For many Black people, all of this is further compounded by the lack of access to mental health services in our communities. According to a 2018 report from the American Psychological Association’s Center for Workforce Studies, only 4 percent of therapists are African-American, while Black people account for about 14 percent of the population.
Dr. Joy Harden Bradford, an African-American clinical psychologist based in Atlanta, said racism is an underlying factor. In 2014 she started a blog called Therapy for Black Girls as a place for Black women to talk about their mental health, which she has since expanded into a podcast. Other communities, she told me in a phone interview, have “a lot longer of history of getting help. For us, it is still a foreign concept.”
Being transparent about one’s own struggles may help to ease the stigma. In a recent interview in Self magazine, the actress Taraji P. Henson discussed her struggles with depression and the challenges of sharing mental health problems with the public. “I hope that one day we can all be free to talk about mental health and be OK with seeking help,” she said. In an effort to help, she founded the Boris Lawrence Henson Foundation, named after her father, who dealt with mental health challenges after the Vietnam War.
And the hip-hop artist Jay-Z talked about therapy in an interview with the editor of The New York Times in 2017, as well as on CNN in 2018. “As you grow, you realize the ridiculousness of the stigma attached to it,” he said, suggesting that therapy should be offered in schools.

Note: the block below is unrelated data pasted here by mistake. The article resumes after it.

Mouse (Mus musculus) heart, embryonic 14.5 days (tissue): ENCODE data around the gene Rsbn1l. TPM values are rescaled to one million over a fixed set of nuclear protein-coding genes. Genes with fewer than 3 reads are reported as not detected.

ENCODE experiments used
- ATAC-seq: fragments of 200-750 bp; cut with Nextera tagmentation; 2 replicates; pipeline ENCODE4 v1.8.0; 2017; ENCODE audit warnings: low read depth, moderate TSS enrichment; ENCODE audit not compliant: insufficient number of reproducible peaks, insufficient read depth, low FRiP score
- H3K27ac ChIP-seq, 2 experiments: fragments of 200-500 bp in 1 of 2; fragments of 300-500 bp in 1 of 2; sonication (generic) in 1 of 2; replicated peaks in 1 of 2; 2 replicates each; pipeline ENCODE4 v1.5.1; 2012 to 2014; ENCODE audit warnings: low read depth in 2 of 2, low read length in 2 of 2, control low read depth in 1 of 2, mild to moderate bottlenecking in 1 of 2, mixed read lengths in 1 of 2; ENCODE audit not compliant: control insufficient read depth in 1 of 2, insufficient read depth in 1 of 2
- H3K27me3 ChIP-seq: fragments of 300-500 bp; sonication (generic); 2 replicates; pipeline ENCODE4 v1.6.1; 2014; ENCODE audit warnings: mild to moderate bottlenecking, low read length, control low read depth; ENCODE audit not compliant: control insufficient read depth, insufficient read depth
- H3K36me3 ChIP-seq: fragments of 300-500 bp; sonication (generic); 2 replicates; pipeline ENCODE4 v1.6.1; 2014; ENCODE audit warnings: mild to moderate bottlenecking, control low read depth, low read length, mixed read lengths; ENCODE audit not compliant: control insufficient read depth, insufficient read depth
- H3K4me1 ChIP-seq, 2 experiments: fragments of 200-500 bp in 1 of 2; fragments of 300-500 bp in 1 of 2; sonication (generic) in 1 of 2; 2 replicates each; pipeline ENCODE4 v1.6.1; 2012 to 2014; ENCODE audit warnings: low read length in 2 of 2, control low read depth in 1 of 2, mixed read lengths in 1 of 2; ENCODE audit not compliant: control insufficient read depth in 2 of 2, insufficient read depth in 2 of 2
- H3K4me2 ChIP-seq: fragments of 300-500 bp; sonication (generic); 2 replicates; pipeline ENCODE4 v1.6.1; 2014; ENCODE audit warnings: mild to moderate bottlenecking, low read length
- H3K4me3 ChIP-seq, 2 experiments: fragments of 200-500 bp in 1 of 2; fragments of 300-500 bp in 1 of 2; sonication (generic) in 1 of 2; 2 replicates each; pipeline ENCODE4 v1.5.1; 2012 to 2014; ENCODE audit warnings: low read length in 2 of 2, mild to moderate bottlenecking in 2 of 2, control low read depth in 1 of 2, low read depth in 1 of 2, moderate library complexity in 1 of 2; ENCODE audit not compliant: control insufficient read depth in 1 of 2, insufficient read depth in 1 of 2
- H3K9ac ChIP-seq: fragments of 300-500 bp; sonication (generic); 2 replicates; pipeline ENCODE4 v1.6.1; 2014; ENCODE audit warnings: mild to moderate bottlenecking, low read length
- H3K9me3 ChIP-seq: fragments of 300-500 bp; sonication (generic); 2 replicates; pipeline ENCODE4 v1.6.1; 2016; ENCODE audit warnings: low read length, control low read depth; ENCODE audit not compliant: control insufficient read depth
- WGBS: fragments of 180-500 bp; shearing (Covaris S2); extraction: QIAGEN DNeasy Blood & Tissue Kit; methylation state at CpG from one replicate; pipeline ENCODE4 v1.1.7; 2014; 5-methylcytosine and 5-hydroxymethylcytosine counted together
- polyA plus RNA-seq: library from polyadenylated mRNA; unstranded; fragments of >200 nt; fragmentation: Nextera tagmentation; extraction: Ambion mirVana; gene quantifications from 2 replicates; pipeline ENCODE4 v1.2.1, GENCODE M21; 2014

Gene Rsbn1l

Despite such efforts to open the dialogue about Black people’s mental health, it can still be a struggle. When the R&B artist Summer Walker revealed to fans last fall that she suffered from social anxiety, she faced criticism. The comments reminded me of the many times I have tried to open up to those around me about my anxiety and was met with dismissiveness or coldness.
The only way to truly end the stigma around mental illness is through empathy and offering comfort to those around you who may need help. It is important that we don’t merely start the conversation but continue it by taking action, which is seeking out treatment. The myth of the strong Black man and Black woman has convinced many of us that we are unbreakable even when we are suffering. That affects both how we process our trauma and how we communicate about it with others.
“The biggest barrier is culture,” Dr. Fletcher told me. “Culture is the most resistant aspect to change.”